|DE839280C *||Oct 30, 1949||May 19, 1952||Mann & Hummel Filter||Vorrichtung zum abnehmbaren Befestigen eines Filters am Ansaugstutzen einer Brennkraftmaschine|
|Citing Patent||Filing date||Publication date||Applicant||Title|
|US3144315 *||Aug 17, 1962||Aug 11, 1964||Hunn John L||Air filter for internal combustion engines|
|US3149942 *||Jan 10, 1961||Sep 22, 1964||Gen Motors Corp||Filters for gases|
|US3164456 *||Jan 25, 1962||Jan 5, 1965||Brainerd Jr Alfred G||Air filter|
|US3176447 *||Jun 7, 1961||Apr 6, 1965||Gen Electric||Air purifier|
|US3190057 *||Jan 12, 1962||Jun 22, 1965||American Tank And Steel Corp||Separator for treating well fluids|
|US3235633 *||Apr 2, 1962||Feb 15, 1966||Gen Motors Corp||Method of molding filter end caps|
|US3238707 *||Feb 13, 1963||Mar 8, 1966||Witkowski Henry J||Air filter|
|US3281513 *||Dec 7, 1962||Oct 25, 1966||Tecalemit Engineering||Method of manufacturing a fluid filter|
|US3290870 *||Nov 21, 1963||Dec 13, 1966||Walker Mfg Co||Disposable air filter for internal combustion engines|
|US3323293 *||Feb 23, 1965||Jun 6, 1967||Briggs & Stratton Corp||Primer for internal combustion engines|
|US3336457 *||Oct 1, 1965||Aug 15, 1967||Gen Motors Corp||Filter for ignition distributor|
|US3353341 *||Mar 29, 1966||Nov 21, 1967||Tecalemit Engineering||Air filters for internal combustion engines|
|US3355863 *||Mar 8, 1966||Dec 5, 1967||Gen Motors Corp||Air cleaner and silencer assemnbly|
|US3365864 *||Feb 24, 1964||Jan 30, 1968||Tokyo Electric Co Ltd||Vacuum cleaner|
|US3500991 *||Jul 13, 1967||Mar 17, 1970||Clarence W Vogt||Pressure differential material handling device|
|US3796027 *||Jul 21, 1972||Mar 12, 1974||Briggs & Stratton Corp||Fastening for small engine carburetor air cleaner|
|US3796277 *||Jul 28, 1972||Mar 12, 1974||Briggs & Stratton Corp||Riding tractor with engine enclosure for noise abatement|
|US3950157 *||Oct 7, 1974||Apr 13, 1976||Dorrance Henry Matney||Ram air filter for light aircraft|
|US7802651 *||Dec 11, 2008||Sep 28, 2010||Daeki Corporation||Air duct assembly for vehicles|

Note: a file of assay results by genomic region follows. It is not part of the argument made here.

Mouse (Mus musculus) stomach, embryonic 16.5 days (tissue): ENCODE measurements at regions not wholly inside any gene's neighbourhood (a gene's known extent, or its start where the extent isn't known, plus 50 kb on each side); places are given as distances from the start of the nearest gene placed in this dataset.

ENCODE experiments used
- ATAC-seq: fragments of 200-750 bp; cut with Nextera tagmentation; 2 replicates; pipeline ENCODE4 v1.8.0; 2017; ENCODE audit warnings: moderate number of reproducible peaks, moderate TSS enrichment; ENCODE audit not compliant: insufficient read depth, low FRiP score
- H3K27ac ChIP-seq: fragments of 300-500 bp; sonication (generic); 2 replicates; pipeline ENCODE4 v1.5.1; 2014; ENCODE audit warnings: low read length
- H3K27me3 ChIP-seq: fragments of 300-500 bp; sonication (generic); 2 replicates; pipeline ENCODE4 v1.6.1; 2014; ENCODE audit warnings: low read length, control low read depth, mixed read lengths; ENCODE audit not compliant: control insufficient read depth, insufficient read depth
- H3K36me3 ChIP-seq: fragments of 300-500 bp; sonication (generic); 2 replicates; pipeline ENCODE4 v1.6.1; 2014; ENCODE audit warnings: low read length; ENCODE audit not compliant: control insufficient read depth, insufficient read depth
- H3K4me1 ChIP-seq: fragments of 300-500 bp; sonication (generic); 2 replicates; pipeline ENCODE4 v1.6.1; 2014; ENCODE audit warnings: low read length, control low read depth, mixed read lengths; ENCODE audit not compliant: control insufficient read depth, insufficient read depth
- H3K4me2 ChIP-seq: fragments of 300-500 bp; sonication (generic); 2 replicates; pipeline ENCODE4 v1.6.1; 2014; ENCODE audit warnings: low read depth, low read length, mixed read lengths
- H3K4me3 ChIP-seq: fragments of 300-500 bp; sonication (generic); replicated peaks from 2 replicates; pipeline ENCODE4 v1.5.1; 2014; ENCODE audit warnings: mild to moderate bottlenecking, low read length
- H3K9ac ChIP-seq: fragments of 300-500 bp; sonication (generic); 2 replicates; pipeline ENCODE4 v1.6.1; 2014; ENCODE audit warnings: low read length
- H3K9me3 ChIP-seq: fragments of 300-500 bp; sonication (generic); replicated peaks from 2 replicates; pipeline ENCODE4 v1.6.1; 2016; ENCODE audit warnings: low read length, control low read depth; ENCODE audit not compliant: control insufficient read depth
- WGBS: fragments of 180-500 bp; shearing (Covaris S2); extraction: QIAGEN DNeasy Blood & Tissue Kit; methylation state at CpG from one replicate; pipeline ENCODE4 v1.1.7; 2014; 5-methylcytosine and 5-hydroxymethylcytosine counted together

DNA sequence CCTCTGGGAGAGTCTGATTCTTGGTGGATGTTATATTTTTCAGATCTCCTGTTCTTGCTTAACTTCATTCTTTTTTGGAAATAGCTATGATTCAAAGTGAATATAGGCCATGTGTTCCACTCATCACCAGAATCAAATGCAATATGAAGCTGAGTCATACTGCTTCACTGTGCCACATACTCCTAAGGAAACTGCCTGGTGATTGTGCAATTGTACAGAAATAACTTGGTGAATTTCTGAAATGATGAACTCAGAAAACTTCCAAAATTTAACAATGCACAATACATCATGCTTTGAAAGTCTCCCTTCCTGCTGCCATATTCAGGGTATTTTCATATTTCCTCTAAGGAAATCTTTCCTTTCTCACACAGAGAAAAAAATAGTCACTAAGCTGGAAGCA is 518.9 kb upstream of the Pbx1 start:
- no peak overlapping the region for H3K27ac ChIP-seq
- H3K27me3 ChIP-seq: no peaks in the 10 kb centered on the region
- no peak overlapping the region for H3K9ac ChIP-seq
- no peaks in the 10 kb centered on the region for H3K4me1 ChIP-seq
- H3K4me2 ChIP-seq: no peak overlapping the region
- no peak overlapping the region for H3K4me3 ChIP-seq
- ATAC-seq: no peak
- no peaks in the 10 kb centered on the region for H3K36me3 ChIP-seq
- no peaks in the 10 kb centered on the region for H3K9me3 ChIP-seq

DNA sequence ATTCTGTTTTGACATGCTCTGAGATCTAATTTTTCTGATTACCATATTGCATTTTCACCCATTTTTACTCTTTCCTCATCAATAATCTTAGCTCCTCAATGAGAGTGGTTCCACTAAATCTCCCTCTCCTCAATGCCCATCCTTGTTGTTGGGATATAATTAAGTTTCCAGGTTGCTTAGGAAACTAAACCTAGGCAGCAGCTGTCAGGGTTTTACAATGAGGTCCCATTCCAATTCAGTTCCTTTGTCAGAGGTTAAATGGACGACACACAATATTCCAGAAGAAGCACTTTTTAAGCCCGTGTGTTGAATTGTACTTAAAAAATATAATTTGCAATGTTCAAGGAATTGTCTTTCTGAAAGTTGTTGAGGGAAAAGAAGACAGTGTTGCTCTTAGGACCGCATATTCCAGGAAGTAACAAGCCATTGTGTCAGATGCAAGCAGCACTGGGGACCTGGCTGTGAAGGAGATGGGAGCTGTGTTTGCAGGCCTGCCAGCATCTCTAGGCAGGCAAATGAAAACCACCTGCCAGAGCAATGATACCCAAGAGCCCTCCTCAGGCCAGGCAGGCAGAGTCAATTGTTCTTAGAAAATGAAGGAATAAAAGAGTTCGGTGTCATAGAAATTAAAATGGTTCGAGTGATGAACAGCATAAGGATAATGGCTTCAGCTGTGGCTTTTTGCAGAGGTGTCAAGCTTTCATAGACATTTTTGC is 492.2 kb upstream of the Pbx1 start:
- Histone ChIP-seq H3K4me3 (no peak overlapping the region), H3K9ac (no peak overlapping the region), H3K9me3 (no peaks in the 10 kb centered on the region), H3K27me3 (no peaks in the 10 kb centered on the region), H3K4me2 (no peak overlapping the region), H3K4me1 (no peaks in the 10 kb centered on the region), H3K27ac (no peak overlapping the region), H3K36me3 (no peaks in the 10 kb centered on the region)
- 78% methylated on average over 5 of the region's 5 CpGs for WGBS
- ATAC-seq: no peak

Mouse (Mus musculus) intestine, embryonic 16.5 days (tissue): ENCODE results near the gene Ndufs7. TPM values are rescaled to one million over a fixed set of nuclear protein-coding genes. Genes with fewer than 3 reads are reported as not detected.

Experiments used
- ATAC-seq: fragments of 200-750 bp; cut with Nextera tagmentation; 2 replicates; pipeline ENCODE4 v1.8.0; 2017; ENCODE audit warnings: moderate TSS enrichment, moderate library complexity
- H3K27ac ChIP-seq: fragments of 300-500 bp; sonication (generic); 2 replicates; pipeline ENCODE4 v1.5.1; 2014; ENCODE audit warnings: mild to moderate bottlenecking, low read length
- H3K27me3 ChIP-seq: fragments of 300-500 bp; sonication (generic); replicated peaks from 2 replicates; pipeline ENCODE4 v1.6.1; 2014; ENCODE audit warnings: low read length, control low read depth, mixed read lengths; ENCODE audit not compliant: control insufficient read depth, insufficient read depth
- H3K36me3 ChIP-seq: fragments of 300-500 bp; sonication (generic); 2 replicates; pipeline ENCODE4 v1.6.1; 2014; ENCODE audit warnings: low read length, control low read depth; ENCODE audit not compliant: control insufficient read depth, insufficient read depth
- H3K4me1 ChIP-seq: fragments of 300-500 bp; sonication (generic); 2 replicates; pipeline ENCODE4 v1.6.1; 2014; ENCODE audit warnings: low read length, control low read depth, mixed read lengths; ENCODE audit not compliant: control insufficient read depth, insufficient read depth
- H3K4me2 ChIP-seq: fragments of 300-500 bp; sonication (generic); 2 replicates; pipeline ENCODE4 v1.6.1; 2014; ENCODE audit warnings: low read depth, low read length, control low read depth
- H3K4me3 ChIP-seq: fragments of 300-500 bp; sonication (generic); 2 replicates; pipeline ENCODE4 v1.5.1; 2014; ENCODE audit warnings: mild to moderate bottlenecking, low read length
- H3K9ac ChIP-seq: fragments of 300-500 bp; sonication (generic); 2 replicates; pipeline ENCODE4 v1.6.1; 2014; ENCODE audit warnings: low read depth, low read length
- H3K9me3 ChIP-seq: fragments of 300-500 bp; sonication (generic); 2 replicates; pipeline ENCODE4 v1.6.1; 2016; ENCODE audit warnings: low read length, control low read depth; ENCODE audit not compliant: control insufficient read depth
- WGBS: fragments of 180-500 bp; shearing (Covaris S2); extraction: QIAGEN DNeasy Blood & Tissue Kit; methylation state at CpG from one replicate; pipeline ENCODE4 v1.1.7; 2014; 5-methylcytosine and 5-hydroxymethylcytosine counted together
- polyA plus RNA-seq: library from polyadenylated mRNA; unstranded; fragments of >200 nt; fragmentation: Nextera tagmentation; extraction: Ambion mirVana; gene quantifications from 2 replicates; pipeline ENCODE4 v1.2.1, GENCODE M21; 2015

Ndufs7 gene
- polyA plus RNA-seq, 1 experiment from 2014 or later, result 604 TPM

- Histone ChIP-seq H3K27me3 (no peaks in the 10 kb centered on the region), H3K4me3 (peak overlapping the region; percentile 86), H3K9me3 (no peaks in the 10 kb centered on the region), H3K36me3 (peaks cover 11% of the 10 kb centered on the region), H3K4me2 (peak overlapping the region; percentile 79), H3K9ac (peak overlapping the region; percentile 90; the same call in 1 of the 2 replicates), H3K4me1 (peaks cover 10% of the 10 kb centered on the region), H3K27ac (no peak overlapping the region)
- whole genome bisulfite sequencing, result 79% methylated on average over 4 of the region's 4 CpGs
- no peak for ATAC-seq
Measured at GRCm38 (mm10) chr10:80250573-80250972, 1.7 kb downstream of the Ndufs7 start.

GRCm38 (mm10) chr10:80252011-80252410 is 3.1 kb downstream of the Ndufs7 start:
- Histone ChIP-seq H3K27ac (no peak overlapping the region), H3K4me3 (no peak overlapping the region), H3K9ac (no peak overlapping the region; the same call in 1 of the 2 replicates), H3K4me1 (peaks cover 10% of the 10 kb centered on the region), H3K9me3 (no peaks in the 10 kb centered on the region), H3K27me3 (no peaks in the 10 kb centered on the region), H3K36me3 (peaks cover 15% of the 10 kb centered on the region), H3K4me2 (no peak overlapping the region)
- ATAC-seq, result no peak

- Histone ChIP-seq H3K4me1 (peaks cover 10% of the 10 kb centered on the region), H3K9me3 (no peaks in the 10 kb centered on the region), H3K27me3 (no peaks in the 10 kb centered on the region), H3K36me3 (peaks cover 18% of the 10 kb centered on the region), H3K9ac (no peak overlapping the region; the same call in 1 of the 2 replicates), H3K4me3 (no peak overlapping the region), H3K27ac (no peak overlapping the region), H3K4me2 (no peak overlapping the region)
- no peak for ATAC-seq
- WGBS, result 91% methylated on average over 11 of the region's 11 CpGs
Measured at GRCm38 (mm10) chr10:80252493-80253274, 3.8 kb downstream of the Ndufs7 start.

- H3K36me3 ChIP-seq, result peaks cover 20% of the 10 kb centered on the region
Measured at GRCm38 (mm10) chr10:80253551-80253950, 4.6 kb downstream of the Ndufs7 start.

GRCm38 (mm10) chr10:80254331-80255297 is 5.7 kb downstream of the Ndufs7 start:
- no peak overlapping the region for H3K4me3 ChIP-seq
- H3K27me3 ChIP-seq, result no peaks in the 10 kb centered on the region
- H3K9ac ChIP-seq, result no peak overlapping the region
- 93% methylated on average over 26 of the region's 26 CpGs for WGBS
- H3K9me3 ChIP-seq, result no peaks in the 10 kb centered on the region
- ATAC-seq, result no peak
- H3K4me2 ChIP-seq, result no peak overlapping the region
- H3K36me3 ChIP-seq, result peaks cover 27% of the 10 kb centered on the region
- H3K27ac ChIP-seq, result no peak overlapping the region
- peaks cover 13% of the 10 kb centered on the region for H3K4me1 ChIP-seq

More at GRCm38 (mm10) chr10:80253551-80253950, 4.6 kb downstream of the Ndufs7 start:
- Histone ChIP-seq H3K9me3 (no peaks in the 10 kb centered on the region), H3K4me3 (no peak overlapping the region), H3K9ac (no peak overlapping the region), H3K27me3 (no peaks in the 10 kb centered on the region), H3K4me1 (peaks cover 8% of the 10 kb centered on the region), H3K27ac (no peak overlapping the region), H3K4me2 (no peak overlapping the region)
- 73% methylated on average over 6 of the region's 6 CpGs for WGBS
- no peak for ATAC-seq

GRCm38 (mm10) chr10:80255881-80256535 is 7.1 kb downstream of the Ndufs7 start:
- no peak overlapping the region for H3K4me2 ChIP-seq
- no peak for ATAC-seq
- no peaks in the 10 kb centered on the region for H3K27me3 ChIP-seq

|US8216333||Apr 15, 2009||Jul 10, 2012||Briggs & Stratton Corporation||Air cleaner assembly for small engine|
|US8574332 *||Mar 31, 2005||Nov 5, 2013||Akira Sasaki||Air cleaner for motorcycles|
|US20080072868 *||Mar 31, 2005||Mar 27, 2008||Akira Sasaki||Air cleaner for motorcycles|
|US20090178879 *||Dec 11, 2008||Jul 16, 2009||Daeki Corporation||Air duct assembly for vehicles|
|US20100263343 *||Oct 21, 2010||Briggs & Stratton Corporation||Air cleaner assembly for small engine|
|USD735310||Apr 5, 2013||Jul 28, 2015||Briggs & Stratton Corporation||Air filter|
|DE3518076A1 *||May 20, 1985||Nov 21, 1985||Honda Motor Co Ltd||Luftfiltervorrichtung fuer brennkraftmaschinen|
|DE3936837A1 *||Nov 6, 1989||Apr 11, 1991||Hengst Walter Gmbh & Co Kg||Direct filter for motor-driven lawn-mower air - is aided by auxiliary filter slab in casing slot|
|EP0318059A1 *||Oct 9, 1986||May 31, 1989||Komatsu Zenoah Co.||Air cleaner for use with a portable engine|
|WO2016038172A1 *||Sep 11, 2015||Mar 17, 2016||Mann+Hummel Gmbh||Filter device for gas filtratiion and filter element for a filter device for gas filtration|
|U.S. Classification||55/502, 55/DIG.130, 55/504, 264/DIG.480|
|International Classification||F02M35/04, B01D46/10, F02M35/024|
|Cooperative Classification||Y10S264/48, F02M35/04, B01D46/10, F02M35/024, Y10S55/13|
|European Classification||B01D46/10, F02M35/04, F02M35/024|